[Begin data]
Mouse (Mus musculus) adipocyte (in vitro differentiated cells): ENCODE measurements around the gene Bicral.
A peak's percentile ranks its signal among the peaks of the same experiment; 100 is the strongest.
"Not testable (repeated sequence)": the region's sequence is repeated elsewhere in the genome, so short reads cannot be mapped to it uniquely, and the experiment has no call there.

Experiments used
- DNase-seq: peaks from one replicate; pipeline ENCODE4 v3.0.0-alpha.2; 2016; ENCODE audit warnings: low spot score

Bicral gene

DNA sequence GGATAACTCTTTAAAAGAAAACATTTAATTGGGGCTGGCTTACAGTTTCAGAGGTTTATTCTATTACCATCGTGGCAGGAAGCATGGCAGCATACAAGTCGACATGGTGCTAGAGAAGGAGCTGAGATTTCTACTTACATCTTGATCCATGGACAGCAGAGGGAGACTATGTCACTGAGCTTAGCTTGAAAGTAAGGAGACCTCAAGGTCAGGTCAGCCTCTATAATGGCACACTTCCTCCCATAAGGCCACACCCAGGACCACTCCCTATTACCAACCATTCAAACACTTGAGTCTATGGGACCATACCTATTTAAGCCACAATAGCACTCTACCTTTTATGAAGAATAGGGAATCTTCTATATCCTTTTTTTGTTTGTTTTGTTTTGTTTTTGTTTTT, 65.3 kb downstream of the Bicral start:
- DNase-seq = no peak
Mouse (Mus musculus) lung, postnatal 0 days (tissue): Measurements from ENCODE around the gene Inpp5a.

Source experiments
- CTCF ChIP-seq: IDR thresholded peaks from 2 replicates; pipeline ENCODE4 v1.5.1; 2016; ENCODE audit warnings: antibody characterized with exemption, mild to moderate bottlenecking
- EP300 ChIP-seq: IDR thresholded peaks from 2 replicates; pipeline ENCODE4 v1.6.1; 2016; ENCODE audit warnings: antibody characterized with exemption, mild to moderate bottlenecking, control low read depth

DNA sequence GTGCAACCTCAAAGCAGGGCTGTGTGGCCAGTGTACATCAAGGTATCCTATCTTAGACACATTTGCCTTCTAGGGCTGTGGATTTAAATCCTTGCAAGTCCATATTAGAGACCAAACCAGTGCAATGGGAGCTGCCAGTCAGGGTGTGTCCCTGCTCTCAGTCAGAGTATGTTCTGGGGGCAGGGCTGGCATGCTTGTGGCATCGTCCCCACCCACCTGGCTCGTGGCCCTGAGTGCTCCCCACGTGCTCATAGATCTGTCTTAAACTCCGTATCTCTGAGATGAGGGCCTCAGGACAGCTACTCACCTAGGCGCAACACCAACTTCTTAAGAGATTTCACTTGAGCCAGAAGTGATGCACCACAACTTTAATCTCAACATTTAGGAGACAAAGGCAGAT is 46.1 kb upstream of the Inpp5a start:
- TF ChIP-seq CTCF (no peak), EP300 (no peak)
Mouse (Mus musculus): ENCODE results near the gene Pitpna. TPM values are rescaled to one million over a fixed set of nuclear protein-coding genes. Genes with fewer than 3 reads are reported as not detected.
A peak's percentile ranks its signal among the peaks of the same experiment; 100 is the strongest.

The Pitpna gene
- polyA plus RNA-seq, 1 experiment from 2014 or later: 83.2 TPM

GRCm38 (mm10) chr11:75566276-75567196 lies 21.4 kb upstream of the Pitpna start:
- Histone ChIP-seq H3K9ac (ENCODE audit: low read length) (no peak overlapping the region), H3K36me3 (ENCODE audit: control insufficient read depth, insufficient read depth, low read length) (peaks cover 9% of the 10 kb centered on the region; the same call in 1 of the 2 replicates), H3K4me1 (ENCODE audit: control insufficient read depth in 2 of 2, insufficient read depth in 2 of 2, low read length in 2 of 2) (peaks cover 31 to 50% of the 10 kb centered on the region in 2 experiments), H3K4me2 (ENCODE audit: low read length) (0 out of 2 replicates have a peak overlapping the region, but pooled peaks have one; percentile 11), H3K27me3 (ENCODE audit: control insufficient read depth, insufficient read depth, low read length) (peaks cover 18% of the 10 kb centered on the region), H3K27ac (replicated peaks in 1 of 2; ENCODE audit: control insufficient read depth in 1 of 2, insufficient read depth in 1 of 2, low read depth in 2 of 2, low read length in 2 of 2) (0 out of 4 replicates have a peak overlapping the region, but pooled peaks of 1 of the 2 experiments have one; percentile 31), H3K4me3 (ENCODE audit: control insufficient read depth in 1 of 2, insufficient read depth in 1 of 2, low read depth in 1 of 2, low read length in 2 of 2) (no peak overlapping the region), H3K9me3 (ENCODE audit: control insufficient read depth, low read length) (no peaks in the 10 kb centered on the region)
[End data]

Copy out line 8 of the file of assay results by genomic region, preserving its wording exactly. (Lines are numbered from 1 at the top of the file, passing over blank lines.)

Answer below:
- DNase-seq = no peak